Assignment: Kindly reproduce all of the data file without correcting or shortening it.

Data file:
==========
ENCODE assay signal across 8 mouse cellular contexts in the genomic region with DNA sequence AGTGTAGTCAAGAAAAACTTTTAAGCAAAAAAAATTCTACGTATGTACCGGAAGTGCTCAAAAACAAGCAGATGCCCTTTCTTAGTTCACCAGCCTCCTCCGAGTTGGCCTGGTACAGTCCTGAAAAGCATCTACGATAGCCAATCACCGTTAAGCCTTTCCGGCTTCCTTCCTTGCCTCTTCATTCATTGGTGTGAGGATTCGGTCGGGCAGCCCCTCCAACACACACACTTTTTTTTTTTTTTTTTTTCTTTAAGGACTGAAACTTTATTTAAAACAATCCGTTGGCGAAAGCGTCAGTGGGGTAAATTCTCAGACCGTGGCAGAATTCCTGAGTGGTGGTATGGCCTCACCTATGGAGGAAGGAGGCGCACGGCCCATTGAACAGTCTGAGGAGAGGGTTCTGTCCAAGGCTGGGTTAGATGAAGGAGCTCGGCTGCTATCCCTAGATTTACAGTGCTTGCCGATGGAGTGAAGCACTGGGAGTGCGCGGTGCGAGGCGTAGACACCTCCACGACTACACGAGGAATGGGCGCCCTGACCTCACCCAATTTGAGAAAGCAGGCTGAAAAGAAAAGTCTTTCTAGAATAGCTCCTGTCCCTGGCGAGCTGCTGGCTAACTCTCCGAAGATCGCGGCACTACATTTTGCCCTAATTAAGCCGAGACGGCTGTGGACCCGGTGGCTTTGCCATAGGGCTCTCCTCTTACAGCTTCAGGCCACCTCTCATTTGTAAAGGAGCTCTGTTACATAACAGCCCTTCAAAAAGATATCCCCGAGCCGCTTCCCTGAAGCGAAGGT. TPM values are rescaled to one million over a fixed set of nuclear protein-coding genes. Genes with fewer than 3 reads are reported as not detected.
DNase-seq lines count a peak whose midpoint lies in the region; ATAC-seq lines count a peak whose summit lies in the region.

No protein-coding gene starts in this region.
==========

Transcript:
ENCODE assay signal across 8 mouse cellular contexts in the genomic region with DNA sequence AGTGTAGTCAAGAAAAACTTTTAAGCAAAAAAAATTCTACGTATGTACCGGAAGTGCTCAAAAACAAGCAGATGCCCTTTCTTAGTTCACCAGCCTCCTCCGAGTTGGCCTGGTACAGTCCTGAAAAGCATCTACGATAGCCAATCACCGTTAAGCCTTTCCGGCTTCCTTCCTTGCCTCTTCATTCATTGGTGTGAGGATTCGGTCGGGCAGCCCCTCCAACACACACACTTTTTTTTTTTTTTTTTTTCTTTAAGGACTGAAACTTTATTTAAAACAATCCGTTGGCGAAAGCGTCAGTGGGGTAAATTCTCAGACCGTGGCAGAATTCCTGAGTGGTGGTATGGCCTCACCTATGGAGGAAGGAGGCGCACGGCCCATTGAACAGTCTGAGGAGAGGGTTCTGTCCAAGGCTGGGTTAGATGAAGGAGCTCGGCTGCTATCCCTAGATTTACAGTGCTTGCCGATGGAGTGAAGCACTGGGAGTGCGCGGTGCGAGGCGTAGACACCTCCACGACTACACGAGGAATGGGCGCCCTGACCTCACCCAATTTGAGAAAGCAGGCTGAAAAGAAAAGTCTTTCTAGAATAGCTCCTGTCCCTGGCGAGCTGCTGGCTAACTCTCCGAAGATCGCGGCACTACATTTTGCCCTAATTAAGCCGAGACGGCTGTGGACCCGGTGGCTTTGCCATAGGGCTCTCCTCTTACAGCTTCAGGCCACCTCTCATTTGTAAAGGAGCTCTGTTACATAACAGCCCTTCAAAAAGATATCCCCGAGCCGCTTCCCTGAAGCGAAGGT. TPM values are rescaled to one million over a fixed set of nuclear protein-coding genes. Genes with fewer than 3 reads are reported as not detected.
DNase-seq lines count a peak whose midpoint lies in the region; ATAC-seq lines count a peak whose summit lies in the region.

No protein-coding gene starts in this region.